Those previous generations studied medical science to understand how diseases spread and created vaccinations to prevent young people from ever having to experience certain diseases. In addition to medical science, culture changed — not in the sense of languages and food, but social norms and practices.
“There are some historians about this era who write that you have your garbage collectors to thank as much as your physicians for longer lives,” Carstensen said. “Improved sanitation greatly contributed.”
As sanitation improved, other aspects of life did too. Milk was pasteurized, water was disinfected. Electricity was distributed, and along came refrigeration.
“We came to understand nutritional needs and built nutrients into food fortification programs that virtually eradicated nutritional disorders like gout,” Carstensen said. “We didn’t ask every parent to change their practices. We made this an institutional practice; we built this into the food supply. The water became safer, and food was preserved as it should be.”
A society that recognized it had fewer children decided to invest in those children. Thus, public education became accessible in every state.
“Education is a better predictor of life expectancy than age,” she said. “It is an extraordinarily potent contributor to life expectancy.”
Longevity is also a story of cooperation, Carsetensen said.
“These changes, this effort to work together to improve the entire population, has resulted in a point in history where for the first time, five, and conceivably six generations, will be alive at the same time,” she said. “A 20-year-old male today has a better chance of having a living grandmother than a 20-year-old male in 1900 had of having a living mother. These are game changers.”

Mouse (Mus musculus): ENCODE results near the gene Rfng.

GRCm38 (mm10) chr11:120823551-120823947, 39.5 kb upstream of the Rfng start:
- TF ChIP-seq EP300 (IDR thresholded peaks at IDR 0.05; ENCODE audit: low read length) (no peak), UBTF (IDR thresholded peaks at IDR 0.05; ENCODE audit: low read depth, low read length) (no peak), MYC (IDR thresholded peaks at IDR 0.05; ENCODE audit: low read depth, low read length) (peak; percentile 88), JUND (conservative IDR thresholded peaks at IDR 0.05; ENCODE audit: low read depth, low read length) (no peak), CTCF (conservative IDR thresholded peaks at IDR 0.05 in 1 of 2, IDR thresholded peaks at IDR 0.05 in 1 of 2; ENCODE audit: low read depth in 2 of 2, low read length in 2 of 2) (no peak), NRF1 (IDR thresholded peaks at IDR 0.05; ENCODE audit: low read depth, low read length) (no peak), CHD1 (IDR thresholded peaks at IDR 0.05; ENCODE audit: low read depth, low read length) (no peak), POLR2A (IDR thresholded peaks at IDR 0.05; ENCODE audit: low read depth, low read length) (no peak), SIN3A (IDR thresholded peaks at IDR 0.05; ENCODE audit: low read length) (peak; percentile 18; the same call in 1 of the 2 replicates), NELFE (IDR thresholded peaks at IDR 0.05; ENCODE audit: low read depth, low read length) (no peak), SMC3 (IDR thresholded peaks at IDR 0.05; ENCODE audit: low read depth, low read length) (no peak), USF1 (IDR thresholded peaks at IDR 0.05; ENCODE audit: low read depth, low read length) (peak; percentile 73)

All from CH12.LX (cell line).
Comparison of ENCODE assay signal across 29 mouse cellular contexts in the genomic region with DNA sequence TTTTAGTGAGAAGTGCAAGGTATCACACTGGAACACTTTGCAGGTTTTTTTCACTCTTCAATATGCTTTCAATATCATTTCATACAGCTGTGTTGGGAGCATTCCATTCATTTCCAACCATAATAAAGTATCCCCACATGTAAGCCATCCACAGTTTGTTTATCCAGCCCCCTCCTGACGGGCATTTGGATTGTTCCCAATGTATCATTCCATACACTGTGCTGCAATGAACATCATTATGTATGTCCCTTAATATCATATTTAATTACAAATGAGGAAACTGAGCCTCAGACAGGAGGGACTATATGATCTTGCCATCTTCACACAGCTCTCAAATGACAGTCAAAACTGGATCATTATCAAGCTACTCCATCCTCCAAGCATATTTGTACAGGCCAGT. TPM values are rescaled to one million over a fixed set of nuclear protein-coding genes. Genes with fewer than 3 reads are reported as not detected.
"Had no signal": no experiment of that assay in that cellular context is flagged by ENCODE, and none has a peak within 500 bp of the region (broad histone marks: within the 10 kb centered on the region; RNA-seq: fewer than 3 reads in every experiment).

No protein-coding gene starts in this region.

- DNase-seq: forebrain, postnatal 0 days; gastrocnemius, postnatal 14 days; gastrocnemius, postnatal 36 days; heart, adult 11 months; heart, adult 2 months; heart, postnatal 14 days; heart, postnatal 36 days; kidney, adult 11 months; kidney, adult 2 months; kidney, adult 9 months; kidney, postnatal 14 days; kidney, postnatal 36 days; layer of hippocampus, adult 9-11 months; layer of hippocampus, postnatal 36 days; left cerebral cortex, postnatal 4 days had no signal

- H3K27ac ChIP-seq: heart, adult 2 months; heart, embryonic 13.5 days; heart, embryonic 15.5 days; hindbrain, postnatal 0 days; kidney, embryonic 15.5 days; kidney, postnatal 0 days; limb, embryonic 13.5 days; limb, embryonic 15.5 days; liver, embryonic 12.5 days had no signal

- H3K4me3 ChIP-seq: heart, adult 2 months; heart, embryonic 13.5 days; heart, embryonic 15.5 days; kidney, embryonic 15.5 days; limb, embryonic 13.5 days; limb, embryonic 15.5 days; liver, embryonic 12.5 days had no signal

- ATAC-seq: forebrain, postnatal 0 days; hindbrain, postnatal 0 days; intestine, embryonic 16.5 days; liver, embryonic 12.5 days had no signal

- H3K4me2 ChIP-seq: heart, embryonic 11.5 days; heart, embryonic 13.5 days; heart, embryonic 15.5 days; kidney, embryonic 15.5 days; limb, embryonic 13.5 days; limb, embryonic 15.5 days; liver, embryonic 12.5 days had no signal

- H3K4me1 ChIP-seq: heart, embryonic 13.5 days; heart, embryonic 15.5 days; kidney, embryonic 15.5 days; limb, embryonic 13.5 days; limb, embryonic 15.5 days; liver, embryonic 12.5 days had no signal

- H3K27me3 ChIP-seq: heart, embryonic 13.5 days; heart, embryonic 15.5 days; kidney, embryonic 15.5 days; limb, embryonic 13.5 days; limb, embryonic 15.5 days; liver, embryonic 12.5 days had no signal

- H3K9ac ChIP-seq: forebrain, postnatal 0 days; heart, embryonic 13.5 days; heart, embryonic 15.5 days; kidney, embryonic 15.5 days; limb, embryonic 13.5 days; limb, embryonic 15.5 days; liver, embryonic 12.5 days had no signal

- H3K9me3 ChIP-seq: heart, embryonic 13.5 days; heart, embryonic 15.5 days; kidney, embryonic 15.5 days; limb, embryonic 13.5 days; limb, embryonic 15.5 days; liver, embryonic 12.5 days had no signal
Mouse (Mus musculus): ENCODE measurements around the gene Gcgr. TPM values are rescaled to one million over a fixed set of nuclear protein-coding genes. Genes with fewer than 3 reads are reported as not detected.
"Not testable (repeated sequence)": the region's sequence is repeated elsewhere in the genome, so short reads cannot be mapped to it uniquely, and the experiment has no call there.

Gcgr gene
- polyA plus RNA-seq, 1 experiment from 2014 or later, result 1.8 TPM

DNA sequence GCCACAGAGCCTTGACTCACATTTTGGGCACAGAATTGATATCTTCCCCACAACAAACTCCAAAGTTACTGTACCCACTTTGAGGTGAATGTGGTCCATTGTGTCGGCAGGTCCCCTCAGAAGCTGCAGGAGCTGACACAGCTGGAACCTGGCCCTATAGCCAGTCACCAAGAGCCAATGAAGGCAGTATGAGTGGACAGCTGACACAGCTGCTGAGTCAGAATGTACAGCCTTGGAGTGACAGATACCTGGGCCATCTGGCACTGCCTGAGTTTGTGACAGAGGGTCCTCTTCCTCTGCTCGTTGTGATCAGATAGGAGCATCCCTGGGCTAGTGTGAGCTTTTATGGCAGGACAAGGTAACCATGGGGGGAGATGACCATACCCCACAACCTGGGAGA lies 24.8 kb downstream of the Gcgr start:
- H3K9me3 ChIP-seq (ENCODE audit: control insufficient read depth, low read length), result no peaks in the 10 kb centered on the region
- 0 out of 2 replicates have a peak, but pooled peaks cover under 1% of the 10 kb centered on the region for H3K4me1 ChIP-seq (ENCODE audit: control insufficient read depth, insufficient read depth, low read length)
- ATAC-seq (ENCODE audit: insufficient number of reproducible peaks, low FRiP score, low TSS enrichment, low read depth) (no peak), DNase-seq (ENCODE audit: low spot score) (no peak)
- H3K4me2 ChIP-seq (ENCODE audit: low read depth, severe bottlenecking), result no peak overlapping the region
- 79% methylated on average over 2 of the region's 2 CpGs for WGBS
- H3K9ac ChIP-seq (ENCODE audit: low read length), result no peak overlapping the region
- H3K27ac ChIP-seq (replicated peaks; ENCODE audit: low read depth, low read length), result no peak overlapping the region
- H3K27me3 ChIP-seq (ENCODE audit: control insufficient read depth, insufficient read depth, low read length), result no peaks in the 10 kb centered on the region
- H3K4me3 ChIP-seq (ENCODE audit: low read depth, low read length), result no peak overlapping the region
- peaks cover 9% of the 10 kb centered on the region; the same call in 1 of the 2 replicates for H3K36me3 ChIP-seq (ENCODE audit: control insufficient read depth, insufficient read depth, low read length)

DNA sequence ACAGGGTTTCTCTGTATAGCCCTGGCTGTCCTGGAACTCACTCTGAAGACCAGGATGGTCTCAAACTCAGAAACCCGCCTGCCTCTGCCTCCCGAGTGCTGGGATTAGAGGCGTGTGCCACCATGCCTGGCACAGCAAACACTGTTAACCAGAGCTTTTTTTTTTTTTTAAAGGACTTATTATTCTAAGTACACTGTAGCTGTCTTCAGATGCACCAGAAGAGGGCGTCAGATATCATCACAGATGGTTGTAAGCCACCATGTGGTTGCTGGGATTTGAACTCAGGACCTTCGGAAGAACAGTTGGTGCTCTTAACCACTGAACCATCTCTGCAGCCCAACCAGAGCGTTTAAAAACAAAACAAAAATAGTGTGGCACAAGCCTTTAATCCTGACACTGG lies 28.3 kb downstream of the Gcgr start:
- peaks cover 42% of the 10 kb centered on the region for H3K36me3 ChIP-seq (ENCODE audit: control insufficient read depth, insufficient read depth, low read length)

The prospect of more time doesn’t make humans as excited as Carstensen once thought. People are worried, but their worry is based on assumptions of very different times than their own. Aging used to be synonymous with deficits, but that downward trajectory is no longer apparent in current generations.
“There are many assumptions we have made about aging that are wrong,” she said. “There are some aspects of life that improve: emotional wellbeing gets better as people get older, our stores of knowledge go up and in the last 50 years, every birth cohort that has arrived at 65, has been healthier than the one before it.”
The number of diseases among older people are increasing; however, they’re mostly chronic diseases like arthritis because they take longer to develop.
Regardless of those diseases, older people are functioning better than ever before. Carstensen said people need to start thinking of aging as an increase in variability and heterogeneity.